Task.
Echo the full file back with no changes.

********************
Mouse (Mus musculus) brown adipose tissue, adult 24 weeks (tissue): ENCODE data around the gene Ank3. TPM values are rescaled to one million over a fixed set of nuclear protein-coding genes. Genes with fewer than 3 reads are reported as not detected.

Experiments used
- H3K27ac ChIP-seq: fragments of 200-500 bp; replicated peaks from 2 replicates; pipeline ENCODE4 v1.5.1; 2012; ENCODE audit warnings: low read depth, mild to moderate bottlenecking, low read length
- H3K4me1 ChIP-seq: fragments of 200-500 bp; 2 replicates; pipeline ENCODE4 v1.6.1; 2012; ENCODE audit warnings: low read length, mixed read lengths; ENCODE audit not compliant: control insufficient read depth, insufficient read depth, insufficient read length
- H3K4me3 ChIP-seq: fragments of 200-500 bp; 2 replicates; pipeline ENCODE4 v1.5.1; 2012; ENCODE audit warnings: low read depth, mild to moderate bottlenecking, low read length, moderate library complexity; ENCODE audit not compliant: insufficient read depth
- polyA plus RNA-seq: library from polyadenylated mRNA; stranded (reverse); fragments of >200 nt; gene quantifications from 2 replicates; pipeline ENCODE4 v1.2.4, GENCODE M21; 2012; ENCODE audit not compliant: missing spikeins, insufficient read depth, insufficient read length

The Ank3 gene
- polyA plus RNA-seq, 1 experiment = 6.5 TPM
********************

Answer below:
Mouse (Mus musculus) brown adipose tissue, adult 24 weeks (tissue): ENCODE data around the gene Ank3. TPM values are rescaled to one million over a fixed set of nuclear protein-coding genes. Genes with fewer than 3 reads are reported as not detected.

Experiments used
- H3K27ac ChIP-seq: fragments of 200-500 bp; replicated peaks from 2 replicates; pipeline ENCODE4 v1.5.1; 2012; ENCODE audit warnings: low read depth, mild to moderate bottlenecking, low read length
- H3K4me1 ChIP-seq: fragments of 200-500 bp; 2 replicates; pipeline ENCODE4 v1.6.1; 2012; ENCODE audit warnings: low read length, mixed read lengths; ENCODE audit not compliant: control insufficient read depth, insufficient read depth, insufficient read length
- H3K4me3 ChIP-seq: fragments of 200-500 bp; 2 replicates; pipeline ENCODE4 v1.5.1; 2012; ENCODE audit warnings: low read depth, mild to moderate bottlenecking, low read length, moderate library complexity; ENCODE audit not compliant: insufficient read depth
- polyA plus RNA-seq: library from polyadenylated mRNA; stranded (reverse); fragments of >200 nt; gene quantifications from 2 replicates; pipeline ENCODE4 v1.2.4, GENCODE M21; 2012; ENCODE audit not compliant: missing spikeins, insufficient read depth, insufficient read length

The Ank3 gene
- polyA plus RNA-seq, 1 experiment = 6.5 TPM